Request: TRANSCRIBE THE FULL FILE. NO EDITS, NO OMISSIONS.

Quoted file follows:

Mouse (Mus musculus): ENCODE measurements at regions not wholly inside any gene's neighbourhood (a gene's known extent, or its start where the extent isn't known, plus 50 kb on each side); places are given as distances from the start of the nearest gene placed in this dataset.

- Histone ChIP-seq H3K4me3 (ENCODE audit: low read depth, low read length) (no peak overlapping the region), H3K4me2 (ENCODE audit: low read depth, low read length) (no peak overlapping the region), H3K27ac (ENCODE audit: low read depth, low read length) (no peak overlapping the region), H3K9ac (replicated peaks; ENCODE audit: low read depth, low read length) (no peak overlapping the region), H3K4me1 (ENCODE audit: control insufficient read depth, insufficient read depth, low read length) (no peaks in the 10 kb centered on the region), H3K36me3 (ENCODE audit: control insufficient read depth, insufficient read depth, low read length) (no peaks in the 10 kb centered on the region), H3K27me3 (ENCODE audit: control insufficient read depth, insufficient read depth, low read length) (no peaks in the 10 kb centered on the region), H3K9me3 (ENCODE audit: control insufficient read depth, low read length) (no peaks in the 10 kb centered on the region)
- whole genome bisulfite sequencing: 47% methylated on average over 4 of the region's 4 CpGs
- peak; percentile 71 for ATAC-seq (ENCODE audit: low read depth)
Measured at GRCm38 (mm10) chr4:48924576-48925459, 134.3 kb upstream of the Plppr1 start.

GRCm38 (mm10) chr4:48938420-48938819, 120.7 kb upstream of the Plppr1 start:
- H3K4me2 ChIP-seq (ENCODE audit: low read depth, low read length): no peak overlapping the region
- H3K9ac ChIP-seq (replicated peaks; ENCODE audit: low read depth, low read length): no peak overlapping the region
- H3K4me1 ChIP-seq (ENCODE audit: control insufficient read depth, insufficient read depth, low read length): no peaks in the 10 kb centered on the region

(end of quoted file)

Mouse (Mus musculus): ENCODE measurements at regions not wholly inside any gene's neighbourhood (a gene's known extent, or its start where the extent isn't known, plus 50 kb on each side); places are given as distances from the start of the nearest gene placed in this dataset.

- Histone ChIP-seq H3K4me3 (ENCODE audit: low read depth, low read length) (no peak overlapping the region), H3K4me2 (ENCODE audit: low read depth, low read length) (no peak overlapping the region), H3K27ac (ENCODE audit: low read depth, low read length) (no peak overlapping the region), H3K9ac (replicated peaks; ENCODE audit: low read depth, low read length) (no peak overlapping the region), H3K4me1 (ENCODE audit: control insufficient read depth, insufficient read depth, low read length) (no peaks in the 10 kb centered on the region), H3K36me3 (ENCODE audit: control insufficient read depth, insufficient read depth, low read length) (no peaks in the 10 kb centered on the region), H3K27me3 (ENCODE audit: control insufficient read depth, insufficient read depth, low read length) (no peaks in the 10 kb centered on the region), H3K9me3 (ENCODE audit: control insufficient read depth, low read length) (no peaks in the 10 kb centered on the region)
- whole genome bisulfite sequencing: 47% methylated on average over 4 of the region's 4 CpGs
- peak; percentile 71 for ATAC-seq (ENCODE audit: low read depth)
Measured at GRCm38 (mm10) chr4:48924576-48925459, 134.3 kb upstream of the Plppr1 start.

GRCm38 (mm10) chr4:48938420-48938819, 120.7 kb upstream of the Plppr1 start:
- H3K4me2 ChIP-seq (ENCODE audit: low read depth, low read length): no peak overlapping the region
- H3K9ac ChIP-seq (replicated peaks; ENCODE audit: low read depth, low read length): no peak overlapping the region
- H3K4me1 ChIP-seq (ENCODE audit: control insufficient read depth, insufficient read depth, low read length): no peaks in the 10 kb centered on the region